Director David Koepp (Secret Window, Premium Rush) will see his latest film Mortdecai open in theaters this January 23rd. Starring Johnny Depp (Pirates of the Caribbean, Alice in Wonderland) as the title character, the movie is based on a series of novels by author Kyril Bonfiglioli titled Don’t Point That Thing At Me, following the fictional character Charlie Mortdecai. Portrayed as a comical, yet psychotic anti-hero in the novel, the movie follows Mortdecai as he searches for a stolen painting believed to contain the key to a lost Nazi bank account. Gwyneth Paltrow (Seven, Iron Man), Ewen McGregor (Big Fish, The Men Who Stare At Goats) and Paul Bettany (The DaVinci Code, Master and Commander: The Far Side of the World) also star in the movie, which was adapted by screenwriter Eric Aronson (On The Line). Check out the trailer here on MADE, and I would at least consider giving this one a shot on the big screen. The novels received critical acclaim when they were released back in the 1970s, and the supporting cast seems strong enough to not have to rely entirely on Johnny Depp for the duration of the movie, but I leave the choice to you.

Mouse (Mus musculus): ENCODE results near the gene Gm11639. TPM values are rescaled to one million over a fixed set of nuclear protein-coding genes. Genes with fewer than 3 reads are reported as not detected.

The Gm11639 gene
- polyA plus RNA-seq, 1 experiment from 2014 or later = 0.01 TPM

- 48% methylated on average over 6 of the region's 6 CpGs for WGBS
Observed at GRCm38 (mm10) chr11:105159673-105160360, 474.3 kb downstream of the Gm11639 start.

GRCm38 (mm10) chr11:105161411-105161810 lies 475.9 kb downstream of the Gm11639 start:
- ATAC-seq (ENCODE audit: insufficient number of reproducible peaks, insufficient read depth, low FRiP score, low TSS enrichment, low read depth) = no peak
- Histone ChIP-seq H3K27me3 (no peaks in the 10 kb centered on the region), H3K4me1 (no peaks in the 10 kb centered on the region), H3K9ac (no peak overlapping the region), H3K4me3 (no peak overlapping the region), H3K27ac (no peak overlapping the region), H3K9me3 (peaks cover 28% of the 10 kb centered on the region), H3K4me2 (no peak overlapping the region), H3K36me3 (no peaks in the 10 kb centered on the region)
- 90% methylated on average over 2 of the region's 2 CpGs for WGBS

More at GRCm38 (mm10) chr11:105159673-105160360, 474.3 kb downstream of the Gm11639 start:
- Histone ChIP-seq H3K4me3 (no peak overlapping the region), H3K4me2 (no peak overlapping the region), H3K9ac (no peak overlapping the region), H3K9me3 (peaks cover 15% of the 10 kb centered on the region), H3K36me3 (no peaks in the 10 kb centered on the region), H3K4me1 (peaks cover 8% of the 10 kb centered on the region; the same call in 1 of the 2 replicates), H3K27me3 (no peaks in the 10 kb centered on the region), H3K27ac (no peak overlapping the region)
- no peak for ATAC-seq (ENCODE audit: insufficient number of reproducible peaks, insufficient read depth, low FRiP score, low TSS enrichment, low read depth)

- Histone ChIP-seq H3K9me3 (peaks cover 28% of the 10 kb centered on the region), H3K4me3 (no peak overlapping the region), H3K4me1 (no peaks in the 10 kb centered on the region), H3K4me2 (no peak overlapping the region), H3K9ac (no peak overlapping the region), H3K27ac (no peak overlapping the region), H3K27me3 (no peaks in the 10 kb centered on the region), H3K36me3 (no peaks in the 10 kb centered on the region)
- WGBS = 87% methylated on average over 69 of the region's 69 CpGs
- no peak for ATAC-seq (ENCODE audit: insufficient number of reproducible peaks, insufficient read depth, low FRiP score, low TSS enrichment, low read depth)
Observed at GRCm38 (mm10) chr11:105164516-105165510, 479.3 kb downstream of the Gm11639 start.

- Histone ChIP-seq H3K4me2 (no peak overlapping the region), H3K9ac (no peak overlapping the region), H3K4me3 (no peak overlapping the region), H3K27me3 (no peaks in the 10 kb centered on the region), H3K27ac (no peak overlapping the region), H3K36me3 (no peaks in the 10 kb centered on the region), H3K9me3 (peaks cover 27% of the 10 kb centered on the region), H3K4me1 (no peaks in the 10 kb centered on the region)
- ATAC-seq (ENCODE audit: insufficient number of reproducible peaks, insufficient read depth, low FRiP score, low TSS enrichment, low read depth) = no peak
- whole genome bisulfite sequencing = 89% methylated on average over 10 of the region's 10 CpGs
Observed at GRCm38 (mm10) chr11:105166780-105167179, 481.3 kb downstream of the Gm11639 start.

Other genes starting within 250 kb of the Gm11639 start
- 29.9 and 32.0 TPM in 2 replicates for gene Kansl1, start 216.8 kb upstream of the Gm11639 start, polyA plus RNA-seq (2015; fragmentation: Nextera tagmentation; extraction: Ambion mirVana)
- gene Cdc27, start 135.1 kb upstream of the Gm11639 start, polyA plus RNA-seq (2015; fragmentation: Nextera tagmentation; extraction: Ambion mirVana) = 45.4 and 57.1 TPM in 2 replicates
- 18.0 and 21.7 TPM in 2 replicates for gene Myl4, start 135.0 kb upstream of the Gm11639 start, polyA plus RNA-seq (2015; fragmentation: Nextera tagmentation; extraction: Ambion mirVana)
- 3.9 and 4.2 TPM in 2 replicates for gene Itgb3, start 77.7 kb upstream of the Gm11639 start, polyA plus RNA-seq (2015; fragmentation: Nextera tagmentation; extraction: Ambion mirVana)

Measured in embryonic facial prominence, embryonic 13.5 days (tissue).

The new World War II drama, Fury, with Brad Pitt and Shia LaBeouf opened last weekend and effectively knocked Ben Affleck’s Gone Girl from the top-spot to a close second. The film hit theater audiences with just under $24 million in opening weekend box-office sales alone, and the pace doesn’t seem to be slowing down. The highly advertised, but apparently unpopular animated feature The Book of Life with Channing Tatum only brought in $17 million, also falling behind Gone Girl‘s third week of release. This week will see another set of uninteresting features, including the Keanu Reeves action flick John Wick (no rhyme intended), and the new horror movie Ouija. There are some pretty interesting projects coming out, however, that will unfortunately only see limited releases. One of these include director Greg Araki‘s dramatic thriller White Bird in a Blizzard with Shailene Woodley, Eva Green, and Christopher Meloni, but the more intriguing release is the documentary Citizenfour, which features interviews with Edward Snowden in Hong Kong with documentarian and reporters Laura Poitras, Glen Greenwald, and Ewen MacAskill. “Citizenfour” was the alias used by Snowden when he contacted Poitras in 2013 via encrypted emails containing Snowden’s evidence of the NSA’s covert surveillance program. Wiki-leaks founder Julian Assange is also featured in the documentary. So if you don’t want to waste your money on another terrible movie about ghosts or featuring Keanu Reeves, put these down on your list. Other limited features to look out for include writer/director Justin Simien’s dramatic comedy Dear White People, the high school football drama 23 Blast, and directors Wai-keung Lau and Andrew Loo’s Revenge of the Green Dragons, a crime-drama following young men involved with the Chinese mafia in 1980s New York City. Enjoy!